Concerning our second specific purpose—to gauge Soviet intentions in the matter of future military visits, as well as their motives in our particular instance—these three points can be made:

Soviet officials at all levels repeatedly voiced the hope that our visit would be the first of a series of encounters leading to wider exchange of information. They plainly desire an early invitation to visit the United States.
The nature of the Soviet overtures definitely indicates a desire to establish a pattern for the exchange of military information on their terms as a counter to the U.S. proposal for aerial inspection, which they continue to reject.
Judging from the political and propaganda treatment given our visit, from the studied emphasis on defensive weapons displayed, and from statements made to us, the motives behind this first invitation were to further the general Soviet foreign policy line of reduction of armaments, and the lessening of international tensions, with the ultimate purpose of weakening the Free World’s alliance system.

Concerning our third specific purpose—to appraise the reaction of other delegations—the representatives of countries in the Soviet orbit, so far as we were in a position to judge, associated themselves with the general Soviet line. With regard to our allies, the representatives of the NATO nations appeared to look to the United States for leadership. Their outward attitude was, in effect, “You show us the way. We’ll follow.” The British delegation acted somewhat more [Page 249] independently. We believe, however, that in general the members of the RAF delegation are in accord with our views.


I am not prepared, of course, to render advice concerning the numerous political factors that must be taken into account in measuring the desirability of future reciprocal military visits. From a military viewpoint, however, my judgment is that the Soviets would undoubtedly gain from visits to the United States useful knowledge of air techniques and equipment, while we on our side would gain only to the extent that they can be persuaded to raise the curtain around their military establishment on subsequent visits by us.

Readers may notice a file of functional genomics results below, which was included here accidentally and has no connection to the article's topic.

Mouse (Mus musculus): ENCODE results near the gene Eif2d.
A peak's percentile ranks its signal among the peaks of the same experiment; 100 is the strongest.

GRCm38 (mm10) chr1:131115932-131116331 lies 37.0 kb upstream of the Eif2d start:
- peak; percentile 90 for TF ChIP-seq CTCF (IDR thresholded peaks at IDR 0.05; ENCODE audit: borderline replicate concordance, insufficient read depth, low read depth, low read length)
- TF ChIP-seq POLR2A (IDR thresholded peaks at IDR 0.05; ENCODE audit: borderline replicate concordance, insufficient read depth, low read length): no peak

If, therefore, it should be the decision of the United States Government to adopt a policy of reciprocal military visits, I recommend that such visits be under the following conditions:

That they be started with a clear understanding that they will be on a trial basis, subject to a more convincing show of forthrightness on the part of the Soviet Union.
That their visits to the United States be under appropriate military supervision.
That such visits be carefully controlled with a view toward bringing our knowledge of the Soviet air position up to a level corresponding to their knowledge of ours.
That consideration be given to the advisability of widening any invitations that the U.S. might extend to include nations of our alliance system as well as Soviet satellites, rather than confining this to a bilateral arrangement between the U.S. and the U.S.S.R.

(A more detailed narrative of the visit is attached.)

N.F. Twining
  1. Source: Eisenhower Library, Whitman File, Administration Series. Secret. Twining was 1 of 28 foreign military representatives invited to the Soviet annual air show. The invitation was apparently first made through the Soviet Military Attaché in Washington on or about May 25. At the Secretary of State’s Staff meeting that day, Dulles said that he was “on the whole” in favor of Twining’s accepting the invitation, since it could be part of the U.S. offensive to reach “our hidden allies” in the Soviet Union, those forces in the Soviet Union which, he said, “are going in the same direction as ourselves.” (Department of State, Secretary’s Staff Meetings: Lot 63 D 75) President Eisenhower gave his approval to Twining’s acceptance of the invitation in a conversation with Twining and others on May 28; see Document 47. Documentation on the planning for Twining’s visit to the Soviet Union and the composition of the U.S. Delegation is ibid., Central File 711.5861.
  2. A handwritten notation on the source text reads: “submitted to the President in meeting 5 July 56.”
  3. The attachment, a 17-page “Preliminary Report” on the visit of the U.S. Delegation, is not printed.